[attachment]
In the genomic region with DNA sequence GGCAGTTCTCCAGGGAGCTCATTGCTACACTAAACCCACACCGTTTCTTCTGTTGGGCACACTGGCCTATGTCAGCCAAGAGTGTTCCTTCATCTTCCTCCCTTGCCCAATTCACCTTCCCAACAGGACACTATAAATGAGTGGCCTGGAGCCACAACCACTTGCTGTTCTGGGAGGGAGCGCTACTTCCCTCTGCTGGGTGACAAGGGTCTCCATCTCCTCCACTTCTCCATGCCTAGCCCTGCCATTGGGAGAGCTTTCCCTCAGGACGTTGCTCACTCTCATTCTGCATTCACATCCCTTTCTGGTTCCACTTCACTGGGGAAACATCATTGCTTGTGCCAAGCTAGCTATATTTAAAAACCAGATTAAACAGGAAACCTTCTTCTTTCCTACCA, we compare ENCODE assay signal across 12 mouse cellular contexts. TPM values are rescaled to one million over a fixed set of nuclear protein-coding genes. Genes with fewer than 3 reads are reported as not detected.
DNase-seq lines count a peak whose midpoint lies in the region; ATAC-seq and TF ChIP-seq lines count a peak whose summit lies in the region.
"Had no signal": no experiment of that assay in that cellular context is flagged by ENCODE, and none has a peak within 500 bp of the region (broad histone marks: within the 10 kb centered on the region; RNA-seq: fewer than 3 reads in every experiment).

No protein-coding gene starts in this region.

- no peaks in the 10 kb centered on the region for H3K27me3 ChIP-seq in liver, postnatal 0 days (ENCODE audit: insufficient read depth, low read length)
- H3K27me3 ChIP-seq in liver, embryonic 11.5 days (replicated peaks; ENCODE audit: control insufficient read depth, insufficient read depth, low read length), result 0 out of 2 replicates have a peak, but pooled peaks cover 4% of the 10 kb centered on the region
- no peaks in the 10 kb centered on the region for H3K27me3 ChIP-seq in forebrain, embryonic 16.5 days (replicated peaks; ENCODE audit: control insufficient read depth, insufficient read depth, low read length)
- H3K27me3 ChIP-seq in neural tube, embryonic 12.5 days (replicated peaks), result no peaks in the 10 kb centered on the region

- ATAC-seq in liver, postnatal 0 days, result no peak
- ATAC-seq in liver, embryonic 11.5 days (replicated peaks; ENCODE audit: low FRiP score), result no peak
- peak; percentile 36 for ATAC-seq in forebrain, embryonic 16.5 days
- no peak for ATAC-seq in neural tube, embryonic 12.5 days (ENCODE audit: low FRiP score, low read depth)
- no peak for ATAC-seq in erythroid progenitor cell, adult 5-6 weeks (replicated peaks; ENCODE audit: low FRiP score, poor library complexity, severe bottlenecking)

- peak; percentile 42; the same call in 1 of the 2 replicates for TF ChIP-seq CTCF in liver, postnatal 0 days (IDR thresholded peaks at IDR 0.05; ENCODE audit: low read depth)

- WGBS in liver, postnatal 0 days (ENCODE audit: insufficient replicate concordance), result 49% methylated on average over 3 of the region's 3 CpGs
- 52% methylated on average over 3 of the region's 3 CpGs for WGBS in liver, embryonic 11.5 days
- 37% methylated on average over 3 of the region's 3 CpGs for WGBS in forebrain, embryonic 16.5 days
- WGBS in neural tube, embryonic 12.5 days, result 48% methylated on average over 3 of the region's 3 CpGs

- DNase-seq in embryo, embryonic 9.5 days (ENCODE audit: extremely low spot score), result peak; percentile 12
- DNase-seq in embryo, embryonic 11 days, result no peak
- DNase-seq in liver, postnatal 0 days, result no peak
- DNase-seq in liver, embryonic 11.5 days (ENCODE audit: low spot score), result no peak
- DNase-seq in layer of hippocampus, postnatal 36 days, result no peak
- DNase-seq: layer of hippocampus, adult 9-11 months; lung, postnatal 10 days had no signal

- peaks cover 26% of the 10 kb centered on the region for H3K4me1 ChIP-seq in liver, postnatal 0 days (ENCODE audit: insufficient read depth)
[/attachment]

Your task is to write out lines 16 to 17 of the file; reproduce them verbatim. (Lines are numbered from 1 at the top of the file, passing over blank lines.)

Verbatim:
- 52% methylated on average over 3 of the region's 3 CpGs for WGBS in liver, embryonic 11.5 days
- 37% methylated on average over 3 of the region's 3 CpGs for WGBS in forebrain, embryonic 16.5 days